LaFond said the question of on-campus jobs versus off-campus jobs depends on what the student is looking for.

“There are advantages to both types of positions. It has been my experience that on-campus employers are more willing to work around a student’s schedule, especially during school breaks, than off-campus employers,” LaFond said. “On the other hand I think off-campus positions offer more variety in terms of pay ranges, and there are usually more openings.”

NMU student Austin Beattie, a supervisor at the NMU Call Center, which employs only students, said he felt on-campus jobs were more beneficial.

“Depends on where you live, really. I lived in the dorms last year, and it was great to walk to the Call Center,” said Beattie. “Northern seems to take care of its student workers pretty well.”

Students might also ask themselves what employers look for in a potential employee. Stephanie Fadness, another supervisor at the Call Center, and Beattie both said they look for a variety of different things in an employee.

“We look for good communication skills, someone who is reliable, eager to learn, and able to foster good relations about the university,” said Beattie. “Mainly just being able to speak well, someone who is good with language and knows how to communicate.”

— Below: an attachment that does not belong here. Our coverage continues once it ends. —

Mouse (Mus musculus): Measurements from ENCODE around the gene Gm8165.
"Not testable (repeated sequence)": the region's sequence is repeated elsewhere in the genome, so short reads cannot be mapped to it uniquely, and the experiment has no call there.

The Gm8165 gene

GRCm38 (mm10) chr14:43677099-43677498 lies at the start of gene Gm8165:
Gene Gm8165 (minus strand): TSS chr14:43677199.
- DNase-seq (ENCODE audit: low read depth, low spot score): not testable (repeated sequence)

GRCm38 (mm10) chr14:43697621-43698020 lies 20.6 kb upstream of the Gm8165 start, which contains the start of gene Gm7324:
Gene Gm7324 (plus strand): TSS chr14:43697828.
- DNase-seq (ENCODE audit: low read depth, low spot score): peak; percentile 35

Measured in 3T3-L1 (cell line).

Preparing for an interview

Another question that may plague students hoping to become employed is how to best prepare for an interview. Cowell said the key to securing a job during an interview is being self-assured.

“Come up with answers to questions interviewers might ask so you look confident,” said Cowell. “Don’t be nervous, either.”

Lafond said that it is always best to research the prospective employer before the interview, since all major employers have a Web site.

“Check them out online and see what the business is all about,” Lafond said. “You could learn how long they’ve been in business, locations, products, latest news, etcetera. You might also Google them and see what kind of information you can find out about the employer. Last but not least, be on time. It is never a good idea to be late for a first interview.”

Beattie also said he thought it was important to dress appropriately for an interview. He said business casual attire was best.

Business casual attire means no tennis shoes, no blue jeans or cargo pants. Fadness said a positive attitude and eagerness was very important as well.

Josh Withert, who works in human resources at Menards, said that it is always important to make a good first impression.

“I get a lot of people who, even when they pick up an application, look like they just got out of bed or something,” Withert said. “If you talk to someone there, that always helps. Then they can remember the face with the name.”

Withert also said that Menards looks for people with intentions to work there long-term, rather than just short-term over the summer. Withert said Menards employed about 40 to 50 Northern students.

LaFond said students are welcome to stop in the Career Services office any time, or email them at [email protected].